Successful adherence to observed prophylaxis and treatment of tuberculosis among drug users in a methadone program

Marc N. Gourevitch, William Wasserman, Maria S. Panero, Peter A. Selwyn

Research output: Contribution to journalArticle

67 Citations (Scopus)

Abstract

Incomplete antituberculous chemoprophylaxis and treatment are major causes of the resurgence of tuberculosis, often drug-resistant, among drug users. We offered directly observed antituberculous chemoprophylaxis (n = 102) or treatment (n = 12) to eligible methadone maintenance treatment patients. Methadone dosing was not contingent upon ingestion of antituberculous medication(s). No material incentives were provided. Ninety (88%) prophylaxis and 9 (75%) treatment patients were administered ≥ 5 weekly doses of antituberculous medications during ≥ 80% of 4740 patient-weeks. The majority of patients were HIV-seropositive. Active substance abuse was not associated with diminished adherence. Over 80% of patients completed or were still receiving therapy at the end of the study. Adherence to and completion of directly observed antituberculous therapy can thus be attained by drug users in treatment, despite ongoing drug misuse. Substance abuse treatment programs provide opportunities for enhanced compliance, and should thus be viewed as critical components of strategies to address the tuberculosis epidemic in drug users.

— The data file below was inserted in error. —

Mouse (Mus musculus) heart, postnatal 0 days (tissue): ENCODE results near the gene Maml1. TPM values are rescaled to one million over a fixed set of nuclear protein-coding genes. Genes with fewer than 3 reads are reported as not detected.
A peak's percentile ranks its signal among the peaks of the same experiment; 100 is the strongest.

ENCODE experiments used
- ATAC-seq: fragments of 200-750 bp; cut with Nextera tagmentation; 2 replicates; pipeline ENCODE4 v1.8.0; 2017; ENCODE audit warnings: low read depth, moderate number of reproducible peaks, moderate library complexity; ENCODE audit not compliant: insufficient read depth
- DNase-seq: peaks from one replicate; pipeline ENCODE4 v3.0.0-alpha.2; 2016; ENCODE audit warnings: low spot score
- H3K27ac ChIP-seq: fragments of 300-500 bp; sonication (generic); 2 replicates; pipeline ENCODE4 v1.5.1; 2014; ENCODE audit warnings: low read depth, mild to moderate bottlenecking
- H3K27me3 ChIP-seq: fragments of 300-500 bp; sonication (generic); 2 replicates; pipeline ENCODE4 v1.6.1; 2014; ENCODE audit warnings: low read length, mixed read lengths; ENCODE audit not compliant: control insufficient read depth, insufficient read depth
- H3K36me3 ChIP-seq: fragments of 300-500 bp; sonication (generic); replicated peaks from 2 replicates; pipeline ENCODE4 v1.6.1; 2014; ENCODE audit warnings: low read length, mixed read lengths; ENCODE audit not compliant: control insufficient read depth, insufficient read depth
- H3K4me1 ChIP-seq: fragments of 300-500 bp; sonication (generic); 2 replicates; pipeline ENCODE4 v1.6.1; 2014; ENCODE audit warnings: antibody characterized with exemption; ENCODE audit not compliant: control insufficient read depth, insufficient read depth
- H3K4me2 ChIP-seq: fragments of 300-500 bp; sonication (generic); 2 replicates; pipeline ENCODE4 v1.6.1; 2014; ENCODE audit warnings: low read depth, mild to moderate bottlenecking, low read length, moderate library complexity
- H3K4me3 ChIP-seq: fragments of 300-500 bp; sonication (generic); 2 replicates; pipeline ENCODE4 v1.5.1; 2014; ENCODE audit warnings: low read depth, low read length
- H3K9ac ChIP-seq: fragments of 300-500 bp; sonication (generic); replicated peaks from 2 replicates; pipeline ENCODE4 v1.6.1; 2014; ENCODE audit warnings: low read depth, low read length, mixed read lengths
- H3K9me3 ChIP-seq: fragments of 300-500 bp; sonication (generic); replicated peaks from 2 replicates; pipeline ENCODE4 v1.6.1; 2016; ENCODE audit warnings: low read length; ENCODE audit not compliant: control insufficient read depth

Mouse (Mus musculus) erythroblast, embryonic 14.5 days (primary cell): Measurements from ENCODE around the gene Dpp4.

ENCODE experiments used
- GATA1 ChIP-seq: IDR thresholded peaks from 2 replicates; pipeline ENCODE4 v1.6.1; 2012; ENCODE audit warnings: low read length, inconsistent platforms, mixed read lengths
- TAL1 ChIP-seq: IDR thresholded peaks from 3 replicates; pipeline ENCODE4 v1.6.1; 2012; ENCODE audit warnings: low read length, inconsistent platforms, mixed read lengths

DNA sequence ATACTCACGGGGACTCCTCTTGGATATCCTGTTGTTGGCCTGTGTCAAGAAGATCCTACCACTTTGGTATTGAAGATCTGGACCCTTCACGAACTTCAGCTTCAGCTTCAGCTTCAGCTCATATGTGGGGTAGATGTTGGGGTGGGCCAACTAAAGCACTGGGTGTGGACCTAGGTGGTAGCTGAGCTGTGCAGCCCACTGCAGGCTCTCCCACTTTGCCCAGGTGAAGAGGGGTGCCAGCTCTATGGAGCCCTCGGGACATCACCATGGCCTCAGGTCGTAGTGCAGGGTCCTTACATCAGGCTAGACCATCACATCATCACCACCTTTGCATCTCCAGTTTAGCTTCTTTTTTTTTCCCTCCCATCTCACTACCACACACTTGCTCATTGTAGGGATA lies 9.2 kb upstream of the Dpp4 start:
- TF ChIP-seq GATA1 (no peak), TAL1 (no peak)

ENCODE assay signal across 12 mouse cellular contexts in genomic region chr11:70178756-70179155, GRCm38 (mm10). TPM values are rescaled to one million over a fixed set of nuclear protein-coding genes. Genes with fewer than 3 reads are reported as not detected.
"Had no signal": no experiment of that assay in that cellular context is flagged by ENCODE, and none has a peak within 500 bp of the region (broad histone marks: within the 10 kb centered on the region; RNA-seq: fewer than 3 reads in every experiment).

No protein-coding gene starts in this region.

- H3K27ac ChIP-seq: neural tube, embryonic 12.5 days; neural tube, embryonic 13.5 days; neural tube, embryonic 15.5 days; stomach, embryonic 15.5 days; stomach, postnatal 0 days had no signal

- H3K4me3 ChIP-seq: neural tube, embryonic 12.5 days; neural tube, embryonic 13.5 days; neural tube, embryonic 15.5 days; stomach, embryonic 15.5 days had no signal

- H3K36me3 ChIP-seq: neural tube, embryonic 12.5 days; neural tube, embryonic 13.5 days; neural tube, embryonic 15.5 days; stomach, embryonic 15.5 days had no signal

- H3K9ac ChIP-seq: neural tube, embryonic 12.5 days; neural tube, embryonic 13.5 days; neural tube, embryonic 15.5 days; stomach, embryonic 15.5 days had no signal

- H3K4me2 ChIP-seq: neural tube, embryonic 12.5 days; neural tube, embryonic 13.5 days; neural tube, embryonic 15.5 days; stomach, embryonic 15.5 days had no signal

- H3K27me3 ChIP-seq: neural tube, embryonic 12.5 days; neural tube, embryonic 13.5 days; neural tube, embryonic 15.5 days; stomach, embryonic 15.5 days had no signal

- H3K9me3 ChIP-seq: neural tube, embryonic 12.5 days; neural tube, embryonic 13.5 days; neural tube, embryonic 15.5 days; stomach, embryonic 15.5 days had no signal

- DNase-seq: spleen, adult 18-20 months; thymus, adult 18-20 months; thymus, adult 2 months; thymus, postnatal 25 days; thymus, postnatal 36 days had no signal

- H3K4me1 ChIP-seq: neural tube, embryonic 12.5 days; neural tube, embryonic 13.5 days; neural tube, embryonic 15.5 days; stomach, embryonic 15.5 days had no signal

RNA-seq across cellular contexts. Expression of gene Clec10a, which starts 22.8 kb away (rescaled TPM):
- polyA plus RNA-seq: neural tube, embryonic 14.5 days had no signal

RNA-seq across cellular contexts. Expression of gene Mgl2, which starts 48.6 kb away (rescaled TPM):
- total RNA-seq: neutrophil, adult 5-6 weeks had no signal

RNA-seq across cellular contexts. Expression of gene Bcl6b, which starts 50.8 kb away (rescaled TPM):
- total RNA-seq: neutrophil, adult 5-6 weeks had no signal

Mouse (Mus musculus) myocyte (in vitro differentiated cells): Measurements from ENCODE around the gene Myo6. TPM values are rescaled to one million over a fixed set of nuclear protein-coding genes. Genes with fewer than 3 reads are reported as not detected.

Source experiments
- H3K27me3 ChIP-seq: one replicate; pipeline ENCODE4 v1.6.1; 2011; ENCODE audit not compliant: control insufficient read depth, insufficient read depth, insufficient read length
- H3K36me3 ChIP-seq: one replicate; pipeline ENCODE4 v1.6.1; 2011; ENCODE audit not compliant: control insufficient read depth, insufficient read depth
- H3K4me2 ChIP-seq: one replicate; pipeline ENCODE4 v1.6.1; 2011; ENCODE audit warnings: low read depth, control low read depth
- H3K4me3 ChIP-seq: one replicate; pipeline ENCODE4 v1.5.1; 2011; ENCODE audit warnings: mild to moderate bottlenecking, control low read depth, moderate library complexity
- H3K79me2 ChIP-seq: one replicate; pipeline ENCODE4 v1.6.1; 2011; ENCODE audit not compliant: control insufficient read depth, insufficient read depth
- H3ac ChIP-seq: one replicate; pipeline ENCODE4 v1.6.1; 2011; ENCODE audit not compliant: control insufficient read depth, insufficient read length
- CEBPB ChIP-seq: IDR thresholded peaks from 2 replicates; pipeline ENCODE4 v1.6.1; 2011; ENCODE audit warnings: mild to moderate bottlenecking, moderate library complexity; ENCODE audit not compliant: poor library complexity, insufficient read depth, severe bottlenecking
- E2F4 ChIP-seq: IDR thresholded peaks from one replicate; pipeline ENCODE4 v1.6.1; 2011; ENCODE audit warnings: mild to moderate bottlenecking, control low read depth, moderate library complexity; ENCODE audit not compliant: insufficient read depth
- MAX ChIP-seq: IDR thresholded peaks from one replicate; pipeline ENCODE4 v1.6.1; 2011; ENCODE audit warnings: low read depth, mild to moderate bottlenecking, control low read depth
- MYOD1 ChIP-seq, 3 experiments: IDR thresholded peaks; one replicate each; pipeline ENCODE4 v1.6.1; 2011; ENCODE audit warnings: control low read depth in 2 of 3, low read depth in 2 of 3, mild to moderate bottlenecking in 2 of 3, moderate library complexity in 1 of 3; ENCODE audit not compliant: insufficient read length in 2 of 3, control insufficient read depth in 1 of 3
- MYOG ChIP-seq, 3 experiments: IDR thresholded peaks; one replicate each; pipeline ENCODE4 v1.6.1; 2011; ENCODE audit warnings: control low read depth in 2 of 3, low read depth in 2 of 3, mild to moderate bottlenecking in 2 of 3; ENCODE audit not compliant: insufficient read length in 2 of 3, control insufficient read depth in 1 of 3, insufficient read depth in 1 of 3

Original languageEnglish (US)
Pages (from-to)93-104
Number of pages12
JournalJournal of Addictive Diseases
Volume15
Issue number1
DOIs
StatePublished - 1996

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Methadone
Drug Users
Tuberculosis
Chemoprevention
Therapeutics
Substance-Related Disorders
Directly Observed Therapy
Multidrug-Resistant Tuberculosis
Compliance
Motivation
Eating
HIV
Pharmaceutical Preparations

ASJC Scopus subject areas

  • Medicine (miscellaneous)

Cite this

Successful adherence to observed prophylaxis and treatment of tuberculosis among drug users in a methadone program. / Gourevitch, Marc N.; Wasserman, William; Panero, Maria S.; Selwyn, Peter A.

In: Journal of Addictive Diseases, Vol. 15, No. 1, 1996, p. 93-104.

Research output: Contribution to journalArticle

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